- Haight-Ashbury: The hippie neighborhood of the Summer of Love
- Mission District: The Latino neighborhood that is famous for its many murals
- Fisherman’s Wharf: The old fishing district that has become one of the liveliest and most attractive areas in San Francisco
- North Beach: The traditionally Italian neighborhood where Kerouac and the Beat movement have left lasting traces
- Castro: The gay district and symbol of the LGBT community
- Chinatown: The neighborhood with the largest Chinese community in the United States
- Embarcadero: The port district where the Ferry Building is also located
Lesser-known San Francisco Attractions
San Francisco has a considerable number of attractions. Therefore, it is no surprise that some may be overlooked by those staying only 3 days. Nevertheless, these places of interest, while they are not among the top attractions, are in no way to be underestimated and may put you in a tough spot when planning your itinerary and may make you rethink going to the most popular attractions. Here is a summary list:
- Presidium: Many people don’t know this, but San Francisco is one of the few American cities that can boast a national park. This is where the Spanish military fort was originally built before San Francisco developed as a city. The area is located at the foot of the Golden Gate Bridge and offers many attractions including scenic spots, beaches, historic sites, and trails. Read more in our San Francisco Presidium guide.
- Palace of Fine Arts: Located at the eastern end of the Presidium, on the border with the Marina District, this monument was erected for the Panama-Pacific International Exposition in 1915 and was rebuilt in 1964. Today, besides presenting itself as one of the most beautiful monuments in San Francisco, it is also used as an exhibit space. Read our guide to the Palace of Fine Arts.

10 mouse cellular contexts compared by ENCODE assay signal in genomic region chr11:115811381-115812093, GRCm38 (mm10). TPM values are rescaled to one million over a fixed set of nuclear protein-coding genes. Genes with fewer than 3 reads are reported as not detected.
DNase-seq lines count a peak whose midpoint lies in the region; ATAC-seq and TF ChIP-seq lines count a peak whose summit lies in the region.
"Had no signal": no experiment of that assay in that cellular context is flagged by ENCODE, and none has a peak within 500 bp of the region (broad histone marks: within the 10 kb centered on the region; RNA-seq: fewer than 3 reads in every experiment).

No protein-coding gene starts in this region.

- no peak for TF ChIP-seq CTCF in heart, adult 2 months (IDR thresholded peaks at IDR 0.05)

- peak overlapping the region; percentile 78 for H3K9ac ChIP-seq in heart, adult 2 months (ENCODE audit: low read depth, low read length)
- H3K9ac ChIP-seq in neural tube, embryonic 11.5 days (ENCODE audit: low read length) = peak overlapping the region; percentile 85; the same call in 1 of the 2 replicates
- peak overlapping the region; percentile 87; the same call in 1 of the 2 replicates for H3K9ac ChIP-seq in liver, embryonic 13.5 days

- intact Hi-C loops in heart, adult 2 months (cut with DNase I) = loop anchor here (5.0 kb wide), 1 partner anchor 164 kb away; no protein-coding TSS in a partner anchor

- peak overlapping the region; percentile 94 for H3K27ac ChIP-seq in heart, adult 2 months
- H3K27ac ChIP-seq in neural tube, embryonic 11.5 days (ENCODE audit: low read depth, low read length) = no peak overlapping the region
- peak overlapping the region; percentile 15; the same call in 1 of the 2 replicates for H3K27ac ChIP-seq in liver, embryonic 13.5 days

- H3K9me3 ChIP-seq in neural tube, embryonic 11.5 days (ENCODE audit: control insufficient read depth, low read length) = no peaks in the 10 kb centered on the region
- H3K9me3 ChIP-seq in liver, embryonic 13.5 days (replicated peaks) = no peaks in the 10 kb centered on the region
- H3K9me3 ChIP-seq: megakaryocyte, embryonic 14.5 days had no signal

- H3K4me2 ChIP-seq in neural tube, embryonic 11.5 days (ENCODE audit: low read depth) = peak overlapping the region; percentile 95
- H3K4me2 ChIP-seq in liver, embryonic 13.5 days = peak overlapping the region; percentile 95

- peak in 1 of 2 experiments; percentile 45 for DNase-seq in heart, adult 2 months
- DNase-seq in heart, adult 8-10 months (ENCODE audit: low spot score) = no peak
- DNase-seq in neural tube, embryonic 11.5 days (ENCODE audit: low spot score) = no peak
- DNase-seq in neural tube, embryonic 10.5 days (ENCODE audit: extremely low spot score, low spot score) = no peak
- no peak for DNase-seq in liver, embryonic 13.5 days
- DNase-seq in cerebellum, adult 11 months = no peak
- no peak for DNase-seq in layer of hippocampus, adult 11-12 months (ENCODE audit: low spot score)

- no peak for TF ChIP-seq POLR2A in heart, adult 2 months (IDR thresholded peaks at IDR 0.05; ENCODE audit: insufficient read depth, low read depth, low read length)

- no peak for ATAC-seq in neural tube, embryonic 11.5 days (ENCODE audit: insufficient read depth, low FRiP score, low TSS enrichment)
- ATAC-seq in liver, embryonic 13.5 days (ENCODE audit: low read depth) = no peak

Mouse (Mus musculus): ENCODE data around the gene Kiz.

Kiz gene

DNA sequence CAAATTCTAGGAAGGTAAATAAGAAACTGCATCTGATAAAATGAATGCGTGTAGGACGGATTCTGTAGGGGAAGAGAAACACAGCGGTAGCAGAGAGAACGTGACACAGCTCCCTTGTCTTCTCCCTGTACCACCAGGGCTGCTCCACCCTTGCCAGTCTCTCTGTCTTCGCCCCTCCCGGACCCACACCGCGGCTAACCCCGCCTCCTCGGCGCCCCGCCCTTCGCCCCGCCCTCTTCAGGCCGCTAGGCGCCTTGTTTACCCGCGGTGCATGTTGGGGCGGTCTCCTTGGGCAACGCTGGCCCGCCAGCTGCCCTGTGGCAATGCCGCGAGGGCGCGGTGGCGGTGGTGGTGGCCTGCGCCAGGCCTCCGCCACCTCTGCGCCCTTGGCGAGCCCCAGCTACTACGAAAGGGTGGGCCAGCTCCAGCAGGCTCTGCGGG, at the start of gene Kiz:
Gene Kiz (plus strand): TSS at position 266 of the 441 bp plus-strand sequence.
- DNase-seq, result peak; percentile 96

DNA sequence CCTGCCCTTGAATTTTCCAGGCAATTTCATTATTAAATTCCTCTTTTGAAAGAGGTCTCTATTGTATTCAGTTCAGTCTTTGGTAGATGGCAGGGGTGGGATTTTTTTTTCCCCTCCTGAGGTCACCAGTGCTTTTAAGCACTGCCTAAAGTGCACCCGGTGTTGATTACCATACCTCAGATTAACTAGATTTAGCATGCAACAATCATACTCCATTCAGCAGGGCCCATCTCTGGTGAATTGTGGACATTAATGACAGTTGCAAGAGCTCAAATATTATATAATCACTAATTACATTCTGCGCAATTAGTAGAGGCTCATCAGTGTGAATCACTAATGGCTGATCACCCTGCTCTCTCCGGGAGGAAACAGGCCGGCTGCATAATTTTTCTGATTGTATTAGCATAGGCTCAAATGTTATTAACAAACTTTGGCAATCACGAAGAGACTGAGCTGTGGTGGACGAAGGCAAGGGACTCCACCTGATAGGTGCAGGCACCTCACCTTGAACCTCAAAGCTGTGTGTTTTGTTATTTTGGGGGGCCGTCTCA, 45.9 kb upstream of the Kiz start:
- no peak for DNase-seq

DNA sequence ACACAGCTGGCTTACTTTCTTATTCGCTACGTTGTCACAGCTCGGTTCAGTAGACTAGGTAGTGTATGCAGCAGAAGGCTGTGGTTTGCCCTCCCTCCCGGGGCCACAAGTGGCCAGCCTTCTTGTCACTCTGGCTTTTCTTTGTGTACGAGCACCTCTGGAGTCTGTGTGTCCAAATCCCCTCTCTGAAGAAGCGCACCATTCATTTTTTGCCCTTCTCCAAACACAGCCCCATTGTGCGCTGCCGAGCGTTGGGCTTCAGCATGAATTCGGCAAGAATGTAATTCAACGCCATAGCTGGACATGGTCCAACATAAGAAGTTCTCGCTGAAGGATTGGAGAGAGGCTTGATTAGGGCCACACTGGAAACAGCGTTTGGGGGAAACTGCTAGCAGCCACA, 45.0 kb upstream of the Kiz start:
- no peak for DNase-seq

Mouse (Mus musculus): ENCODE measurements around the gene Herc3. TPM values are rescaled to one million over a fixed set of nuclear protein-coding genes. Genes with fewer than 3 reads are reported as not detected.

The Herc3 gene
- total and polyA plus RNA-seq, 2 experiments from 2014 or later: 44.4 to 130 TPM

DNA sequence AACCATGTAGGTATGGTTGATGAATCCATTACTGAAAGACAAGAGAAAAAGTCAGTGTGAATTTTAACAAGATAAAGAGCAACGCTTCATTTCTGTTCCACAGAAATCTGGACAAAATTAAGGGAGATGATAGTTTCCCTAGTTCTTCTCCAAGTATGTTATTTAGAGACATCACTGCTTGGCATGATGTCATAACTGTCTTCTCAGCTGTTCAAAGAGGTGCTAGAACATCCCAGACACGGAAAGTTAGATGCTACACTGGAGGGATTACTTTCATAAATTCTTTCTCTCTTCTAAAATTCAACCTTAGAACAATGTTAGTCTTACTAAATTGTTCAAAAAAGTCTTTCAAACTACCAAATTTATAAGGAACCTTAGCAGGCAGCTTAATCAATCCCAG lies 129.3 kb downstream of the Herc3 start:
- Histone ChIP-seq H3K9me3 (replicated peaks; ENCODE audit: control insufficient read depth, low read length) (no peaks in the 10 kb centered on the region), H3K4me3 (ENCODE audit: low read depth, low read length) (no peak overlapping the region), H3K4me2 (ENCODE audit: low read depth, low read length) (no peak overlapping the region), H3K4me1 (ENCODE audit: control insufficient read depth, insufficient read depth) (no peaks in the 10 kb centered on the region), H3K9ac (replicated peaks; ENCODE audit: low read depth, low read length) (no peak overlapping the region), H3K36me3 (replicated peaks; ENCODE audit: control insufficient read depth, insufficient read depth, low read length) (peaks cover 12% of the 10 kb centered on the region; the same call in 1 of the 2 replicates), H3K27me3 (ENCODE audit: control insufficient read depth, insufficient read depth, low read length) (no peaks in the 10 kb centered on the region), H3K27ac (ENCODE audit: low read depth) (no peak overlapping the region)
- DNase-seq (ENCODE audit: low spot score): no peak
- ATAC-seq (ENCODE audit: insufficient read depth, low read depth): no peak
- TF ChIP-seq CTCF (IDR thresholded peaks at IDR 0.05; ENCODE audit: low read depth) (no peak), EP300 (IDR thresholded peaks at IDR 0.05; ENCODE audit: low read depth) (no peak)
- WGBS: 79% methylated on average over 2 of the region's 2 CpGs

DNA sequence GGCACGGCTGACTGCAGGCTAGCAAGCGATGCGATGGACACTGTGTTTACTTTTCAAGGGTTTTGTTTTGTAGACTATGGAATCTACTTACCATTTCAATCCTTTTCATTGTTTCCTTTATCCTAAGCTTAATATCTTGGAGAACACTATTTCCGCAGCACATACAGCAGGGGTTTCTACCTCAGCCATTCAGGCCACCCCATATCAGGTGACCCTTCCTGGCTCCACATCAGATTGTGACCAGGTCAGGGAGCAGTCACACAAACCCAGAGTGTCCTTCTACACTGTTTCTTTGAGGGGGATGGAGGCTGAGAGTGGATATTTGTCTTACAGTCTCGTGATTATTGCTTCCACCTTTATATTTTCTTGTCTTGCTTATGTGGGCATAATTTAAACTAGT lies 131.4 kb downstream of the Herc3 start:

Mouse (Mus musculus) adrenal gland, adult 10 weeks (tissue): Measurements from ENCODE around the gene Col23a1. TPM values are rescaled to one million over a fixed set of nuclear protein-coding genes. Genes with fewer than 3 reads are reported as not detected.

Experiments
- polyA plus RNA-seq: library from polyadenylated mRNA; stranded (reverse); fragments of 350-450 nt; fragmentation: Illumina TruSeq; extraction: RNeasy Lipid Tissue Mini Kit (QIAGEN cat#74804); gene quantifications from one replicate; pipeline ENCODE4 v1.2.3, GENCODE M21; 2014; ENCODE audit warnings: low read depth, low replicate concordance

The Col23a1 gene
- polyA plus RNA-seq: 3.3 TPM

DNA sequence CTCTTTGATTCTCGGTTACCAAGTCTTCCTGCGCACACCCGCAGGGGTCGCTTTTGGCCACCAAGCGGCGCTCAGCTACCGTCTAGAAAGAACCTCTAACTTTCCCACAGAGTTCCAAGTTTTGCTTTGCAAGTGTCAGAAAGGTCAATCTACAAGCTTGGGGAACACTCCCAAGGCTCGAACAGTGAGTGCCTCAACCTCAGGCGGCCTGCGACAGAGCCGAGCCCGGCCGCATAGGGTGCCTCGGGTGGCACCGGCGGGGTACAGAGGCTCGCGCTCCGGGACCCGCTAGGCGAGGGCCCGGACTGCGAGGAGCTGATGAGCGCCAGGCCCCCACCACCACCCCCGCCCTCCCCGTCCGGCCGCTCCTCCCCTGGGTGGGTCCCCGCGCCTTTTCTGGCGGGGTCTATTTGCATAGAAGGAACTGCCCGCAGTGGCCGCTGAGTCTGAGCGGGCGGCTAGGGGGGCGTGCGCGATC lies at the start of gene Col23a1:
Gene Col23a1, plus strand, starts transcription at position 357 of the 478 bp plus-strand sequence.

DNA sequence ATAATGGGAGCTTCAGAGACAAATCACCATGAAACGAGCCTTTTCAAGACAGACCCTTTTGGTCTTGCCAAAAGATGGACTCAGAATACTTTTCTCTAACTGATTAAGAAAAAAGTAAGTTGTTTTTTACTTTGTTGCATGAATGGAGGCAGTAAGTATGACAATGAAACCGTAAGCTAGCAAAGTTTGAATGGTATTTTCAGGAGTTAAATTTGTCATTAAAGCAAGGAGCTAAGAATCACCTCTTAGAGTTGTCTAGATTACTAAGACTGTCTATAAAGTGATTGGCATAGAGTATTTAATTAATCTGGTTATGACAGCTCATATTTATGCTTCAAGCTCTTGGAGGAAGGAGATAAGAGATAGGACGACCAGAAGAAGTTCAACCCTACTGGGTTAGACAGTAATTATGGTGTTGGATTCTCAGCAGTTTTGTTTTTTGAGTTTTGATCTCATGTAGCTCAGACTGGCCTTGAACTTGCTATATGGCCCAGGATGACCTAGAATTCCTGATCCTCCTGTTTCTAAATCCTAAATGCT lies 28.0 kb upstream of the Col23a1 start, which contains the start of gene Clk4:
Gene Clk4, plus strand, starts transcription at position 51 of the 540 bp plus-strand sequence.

- Golden Gate Park: On the western edge of the Haight Ashbury neighborhood, there is a large park full of museums and gardens. Its best-known attractions include the California Academy of Sciences, Conservatory of Flowers and Japanese Tea Garden, but those who explore in more detail may discover other wonderful surprises, such as the Bison Paddock, which will give you the chance to see bison up close. Read more in our guide to Golden Gate Park.
- SFMoMA (San Francisco Museum of Modern Art): Many people are familiar with New York’s MoMA, but not many are aware of its counterpart in San Francisco, yet it is one of the largest museum complexes in the United States, with a collection of over 30,000 works, including those by Jackson Pollock, Andy Warhol, Henri Matisse, Paul Klee, and Marcel Duchamp. Contemporary art lovers will find something for themselves! If you want to visit it you can read our article on the MoMA in San Francisco.